Demand for Childcare Centre Assets Continues
Demand for childcare centres as commercial real estate investment assets in New South Wales has continued during 2017 with strong yield compression, particularly in metropolitan Sydney, according to research by Ray White Commercial.
Ray White Commercial Head of Research, Vanessa Rader, said the commercial childcare property market has evolved as a standalone asset class over the last few years with occupancy levels positive and income levels stable.
“For an investor, though the yields can be sharp, the benefits of owning a childcare centre property head leased by a quality tenant with stable earnings are high,” Ms Rader said in the Between the Lines – NSW Childcare Overview May 2017 report.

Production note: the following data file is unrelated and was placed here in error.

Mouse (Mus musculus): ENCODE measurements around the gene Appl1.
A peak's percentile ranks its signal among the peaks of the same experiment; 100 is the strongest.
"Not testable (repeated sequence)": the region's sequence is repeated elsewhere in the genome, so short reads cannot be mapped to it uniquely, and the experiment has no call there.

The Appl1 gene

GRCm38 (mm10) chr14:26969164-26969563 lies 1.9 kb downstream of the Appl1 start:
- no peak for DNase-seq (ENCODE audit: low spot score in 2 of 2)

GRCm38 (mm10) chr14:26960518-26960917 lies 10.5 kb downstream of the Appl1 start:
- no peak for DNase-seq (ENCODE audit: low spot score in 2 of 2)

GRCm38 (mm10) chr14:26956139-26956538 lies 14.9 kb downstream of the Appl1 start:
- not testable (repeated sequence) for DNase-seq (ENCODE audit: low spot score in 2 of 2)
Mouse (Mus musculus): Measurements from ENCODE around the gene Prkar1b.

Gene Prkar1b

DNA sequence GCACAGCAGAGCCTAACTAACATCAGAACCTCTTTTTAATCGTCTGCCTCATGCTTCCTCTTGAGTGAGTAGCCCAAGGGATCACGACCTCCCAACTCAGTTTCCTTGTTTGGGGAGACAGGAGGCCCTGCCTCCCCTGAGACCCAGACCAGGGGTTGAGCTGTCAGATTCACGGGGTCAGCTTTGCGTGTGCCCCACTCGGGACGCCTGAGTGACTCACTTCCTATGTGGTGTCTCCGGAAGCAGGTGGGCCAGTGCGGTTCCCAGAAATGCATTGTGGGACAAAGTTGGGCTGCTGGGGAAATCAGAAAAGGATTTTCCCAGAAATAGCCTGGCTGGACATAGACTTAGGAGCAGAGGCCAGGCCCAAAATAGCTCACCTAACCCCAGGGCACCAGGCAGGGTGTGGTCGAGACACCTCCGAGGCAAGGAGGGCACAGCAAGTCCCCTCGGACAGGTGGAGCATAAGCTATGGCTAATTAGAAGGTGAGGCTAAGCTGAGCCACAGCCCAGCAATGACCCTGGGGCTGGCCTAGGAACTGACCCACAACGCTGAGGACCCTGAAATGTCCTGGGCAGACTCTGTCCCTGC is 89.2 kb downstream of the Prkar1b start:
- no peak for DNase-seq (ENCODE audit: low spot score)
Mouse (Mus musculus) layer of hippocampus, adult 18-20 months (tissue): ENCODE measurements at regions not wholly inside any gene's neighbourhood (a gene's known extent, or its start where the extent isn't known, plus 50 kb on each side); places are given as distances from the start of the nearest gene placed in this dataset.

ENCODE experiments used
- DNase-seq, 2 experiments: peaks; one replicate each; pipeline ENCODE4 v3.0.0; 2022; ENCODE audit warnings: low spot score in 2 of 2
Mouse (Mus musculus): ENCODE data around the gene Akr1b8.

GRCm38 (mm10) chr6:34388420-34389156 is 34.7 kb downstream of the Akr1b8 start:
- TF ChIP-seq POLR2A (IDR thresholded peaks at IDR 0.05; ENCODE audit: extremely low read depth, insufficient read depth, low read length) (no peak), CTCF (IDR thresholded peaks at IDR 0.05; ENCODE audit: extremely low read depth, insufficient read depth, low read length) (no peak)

“The required health and safety standards, quality indoor/outdoor facilities and their maintenance is the responsibility of the tenant and makes this asset class an attractive investment choice.”
Ray White Commercial NSW Director, Michael Ajaka, said almost $120 million changed hands in the NSW childcare market in 2016 with 80.22 per cent of assets located within metropolitan Sydney.
“The start of 2017 looks to continue this increase in activity with the first four months representing more than $25 million in sales with a heavy weighting (61.03 per cent) towards regional areas,” Michael Ajaka said.
“The underlying fundamentals of the market are robust. With the current uncertainty surrounding what is the best asset class to invest in to maximise returns during this low interest rate environment, we expect activity levels to continue at a high rate though this is dependent on the continued supply of quality stock to the market.”
Ray White Commercial NSW Senior Sales Executive Stephen Moses said as transactional activity has increased and competition remains high for childcare assets, investment yields have been tightening.
“During 2017, the average yield achieved in metropolitan Sydney is 4.85 per cent while regional areas average 6.07 per cent within a broad range between 4.0 and 7.0 per cent,” he said.